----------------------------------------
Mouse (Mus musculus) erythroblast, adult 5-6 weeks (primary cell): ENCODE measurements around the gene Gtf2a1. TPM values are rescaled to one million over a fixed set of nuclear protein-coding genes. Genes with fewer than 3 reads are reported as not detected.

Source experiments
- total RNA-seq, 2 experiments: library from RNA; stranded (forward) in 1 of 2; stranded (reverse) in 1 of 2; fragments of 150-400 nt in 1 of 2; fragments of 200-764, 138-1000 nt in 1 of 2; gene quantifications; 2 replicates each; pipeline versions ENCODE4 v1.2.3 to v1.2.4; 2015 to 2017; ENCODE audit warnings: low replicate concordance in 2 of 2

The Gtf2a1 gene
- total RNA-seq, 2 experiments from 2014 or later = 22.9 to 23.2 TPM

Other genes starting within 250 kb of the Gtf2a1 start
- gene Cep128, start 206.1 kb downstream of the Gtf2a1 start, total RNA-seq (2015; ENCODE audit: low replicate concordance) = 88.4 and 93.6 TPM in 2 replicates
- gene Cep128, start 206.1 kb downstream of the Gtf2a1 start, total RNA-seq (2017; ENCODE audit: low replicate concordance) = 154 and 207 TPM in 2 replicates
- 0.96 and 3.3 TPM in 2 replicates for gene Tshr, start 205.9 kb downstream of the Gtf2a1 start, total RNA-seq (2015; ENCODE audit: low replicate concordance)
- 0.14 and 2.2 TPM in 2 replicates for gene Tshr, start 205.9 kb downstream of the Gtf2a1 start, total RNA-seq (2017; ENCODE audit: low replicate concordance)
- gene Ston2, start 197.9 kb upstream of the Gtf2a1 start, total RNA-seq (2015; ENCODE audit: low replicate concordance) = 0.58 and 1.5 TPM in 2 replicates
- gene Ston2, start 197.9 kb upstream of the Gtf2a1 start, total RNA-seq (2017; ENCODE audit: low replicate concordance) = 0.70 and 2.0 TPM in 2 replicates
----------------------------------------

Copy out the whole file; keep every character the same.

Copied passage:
Mouse (Mus musculus) erythroblast, adult 5-6 weeks (primary cell): ENCODE measurements around the gene Gtf2a1. TPM values are rescaled to one million over a fixed set of nuclear protein-coding genes. Genes with fewer than 3 reads are reported as not detected.

Source experiments
- total RNA-seq, 2 experiments: library from RNA; stranded (forward) in 1 of 2; stranded (reverse) in 1 of 2; fragments of 150-400 nt in 1 of 2; fragments of 200-764, 138-1000 nt in 1 of 2; gene quantifications; 2 replicates each; pipeline versions ENCODE4 v1.2.3 to v1.2.4; 2015 to 2017; ENCODE audit warnings: low replicate concordance in 2 of 2

The Gtf2a1 gene
- total RNA-seq, 2 experiments from 2014 or later = 22.9 to 23.2 TPM

Other genes starting within 250 kb of the Gtf2a1 start
- gene Cep128, start 206.1 kb downstream of the Gtf2a1 start, total RNA-seq (2015; ENCODE audit: low replicate concordance) = 88.4 and 93.6 TPM in 2 replicates
- gene Cep128, start 206.1 kb downstream of the Gtf2a1 start, total RNA-seq (2017; ENCODE audit: low replicate concordance) = 154 and 207 TPM in 2 replicates
- 0.96 and 3.3 TPM in 2 replicates for gene Tshr, start 205.9 kb downstream of the Gtf2a1 start, total RNA-seq (2015; ENCODE audit: low replicate concordance)
- 0.14 and 2.2 TPM in 2 replicates for gene Tshr, start 205.9 kb downstream of the Gtf2a1 start, total RNA-seq (2017; ENCODE audit: low replicate concordance)
- gene Ston2, start 197.9 kb upstream of the Gtf2a1 start, total RNA-seq (2015; ENCODE audit: low replicate concordance) = 0.58 and 1.5 TPM in 2 replicates
- gene Ston2, start 197.9 kb upstream of the Gtf2a1 start, total RNA-seq (2017; ENCODE audit: low replicate concordance) = 0.70 and 2.0 TPM in 2 replicates